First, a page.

So, two GVI Leeward Islands definitives 1938 shown here - both 3d orange. The chalk surfaced one is on the left, the ordinary paper is on the right. I can see the slight difference with the naked eye, chalk surfaced is just a better quality.

So blown up this becomes more apparent. The chalks have better surface coverage, cleaner lines and little in the way of fibre or weak spots. In the lower image it can be clearly seen that the dots in the design are better defined on the chalk (left) and again the edges are sharper.

I think the ordinary paper soaks up the ink more which accounts for the blotchy-ness if that's a word.

As well, if you look closely at the top image and the perforations (especially the middle perf on the left stamp), you can make out the coating, which is not apparent on the ordinary paper perfs.

This is just a basic usb microscope for PCs I picked up on eBay a while back, does the trick :)

Image

Image


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PostPosted: Tue May 21, 2013 19:05:46 pm 
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As a point of interest on non GB issues, do any others have an early issue on thin chalk papers ( Original Coated/Chalk Paper), first introduced in 1905 on GB issues by De La Rue before being replaced by thicker coated paper fairly soon afterwards.

The OCP's fail some of the standard chalk testes and are well worth recognising as an increasingly collected issue in their own right now and will no doubt continue to be so.

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PostPosted: Wed May 22, 2013 23:44:25 pm 
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I did an article about this if the experts want to take a critical look please do, I hope I have got the right idea here :

http://www.thestampbook.co.uk/2013/05/2 ... ry-papers/


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PostPosted: Thu May 23, 2013 02:58:29 am 
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Hi again. It's been pointed out to me that I might have (read probably) misidentified a couple of stamps on my blog. I was thinking I had figured it out !

So, can anyone help point me in the right direction. It's these two stamps :

Image

Image


In the close up, the left stamp remains on the left.

Anyone see enough to be able to tell what paper these are please ?

Cheers :)


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PostPosted: Thu May 23, 2013 03:34:47 am 
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Rog

Have a read of this. Maybe this will clarify things for you as it has a direct reference to the same stamps.

http://www.murraypayne.com/vPages.asp?vpagesid=Papers

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PostPosted: Thu May 23, 2013 03:59:38 am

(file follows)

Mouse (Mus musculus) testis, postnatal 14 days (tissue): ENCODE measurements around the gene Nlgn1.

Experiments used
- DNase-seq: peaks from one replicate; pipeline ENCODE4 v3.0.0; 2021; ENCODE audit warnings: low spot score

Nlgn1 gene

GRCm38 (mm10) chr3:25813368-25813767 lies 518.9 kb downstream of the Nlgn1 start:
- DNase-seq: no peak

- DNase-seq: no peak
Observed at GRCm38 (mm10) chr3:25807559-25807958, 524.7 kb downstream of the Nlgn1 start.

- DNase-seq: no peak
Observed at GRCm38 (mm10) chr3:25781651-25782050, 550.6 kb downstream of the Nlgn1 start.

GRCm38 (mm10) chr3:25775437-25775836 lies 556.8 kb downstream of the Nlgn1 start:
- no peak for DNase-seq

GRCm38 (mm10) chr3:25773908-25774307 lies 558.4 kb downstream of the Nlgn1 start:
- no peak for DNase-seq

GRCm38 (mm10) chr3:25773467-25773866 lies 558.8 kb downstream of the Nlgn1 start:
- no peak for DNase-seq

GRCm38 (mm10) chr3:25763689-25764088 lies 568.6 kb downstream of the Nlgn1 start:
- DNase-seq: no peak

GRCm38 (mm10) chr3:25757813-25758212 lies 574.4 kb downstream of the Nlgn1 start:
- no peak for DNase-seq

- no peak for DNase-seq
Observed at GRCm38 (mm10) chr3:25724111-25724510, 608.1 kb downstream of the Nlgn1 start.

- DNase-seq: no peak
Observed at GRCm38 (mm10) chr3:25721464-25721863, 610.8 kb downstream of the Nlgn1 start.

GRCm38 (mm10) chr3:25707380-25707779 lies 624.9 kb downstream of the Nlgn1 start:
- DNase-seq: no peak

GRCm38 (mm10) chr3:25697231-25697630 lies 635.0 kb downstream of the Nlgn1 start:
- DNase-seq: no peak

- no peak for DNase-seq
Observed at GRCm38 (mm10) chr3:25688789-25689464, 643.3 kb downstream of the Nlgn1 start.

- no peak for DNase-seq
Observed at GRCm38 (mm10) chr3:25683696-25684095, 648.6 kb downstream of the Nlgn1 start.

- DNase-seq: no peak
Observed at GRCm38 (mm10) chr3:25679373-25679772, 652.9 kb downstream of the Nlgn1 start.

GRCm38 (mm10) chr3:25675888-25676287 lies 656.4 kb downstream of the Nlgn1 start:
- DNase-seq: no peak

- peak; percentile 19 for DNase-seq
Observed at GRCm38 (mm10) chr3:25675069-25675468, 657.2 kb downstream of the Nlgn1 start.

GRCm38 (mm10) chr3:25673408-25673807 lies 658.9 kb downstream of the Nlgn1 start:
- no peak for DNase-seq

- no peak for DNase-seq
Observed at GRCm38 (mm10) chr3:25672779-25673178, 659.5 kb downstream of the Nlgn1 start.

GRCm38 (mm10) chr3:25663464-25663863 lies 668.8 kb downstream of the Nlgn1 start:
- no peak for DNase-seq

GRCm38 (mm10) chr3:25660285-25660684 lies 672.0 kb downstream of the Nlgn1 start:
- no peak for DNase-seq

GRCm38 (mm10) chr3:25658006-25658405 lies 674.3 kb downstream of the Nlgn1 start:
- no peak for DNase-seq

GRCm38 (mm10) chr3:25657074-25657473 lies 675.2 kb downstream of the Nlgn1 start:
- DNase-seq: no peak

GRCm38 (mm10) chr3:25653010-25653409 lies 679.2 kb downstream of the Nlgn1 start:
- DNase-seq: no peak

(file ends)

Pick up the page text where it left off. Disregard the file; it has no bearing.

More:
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Nice, thanks, I will have a read of that :D


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PostPosted: Thu May 23, 2013 04:16:45 am 
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http://www.murraypayne.com/vPages.asp?vpagesid=Papers

Quote:
Recently, Myles Glazer has published articles which state that the silver test reaction is nothing whatsoever to do with chalk in the surfacing of the paper. John Hereford published a response to this in Geosix, holding that the mark left by the silver test is actually caused by tarnish, and that the chalk which is reacting with the tarnish is in the form of chalk powder residue on the surface of the stamp rather than chalk present in the coating. These excellent contributions to the debate approach the problem from a scientific viewpoint; we need to consider where this leaves the collector, dealer and catalogue-editor!

To reiterate, the traditional view is that reaction to the silver test equates with chalk-surfaced paper; a lack of reaction with ordinary (or 'substitute') paper. There have been calls for the term 'chalky' to be removed from the Gibbons and Commonwealth catalogues, on the grounds that the test is unreliable and destructive. What I propose is that we continue to use the terms, partly to save the countless hours which could be sacrificed by collectors in re-writing descriptions, but also because the terms are (by now) pretty much part of the philatelic furniture. I suggest that the catalogues incorporate in their introductions new definitions of paper-surfacing and suggest methods of distinguishing between them. A phrase such as 'the paper-surfacing traditionally known as chalky….' will, I hope, go some way towards mollifying the radicals!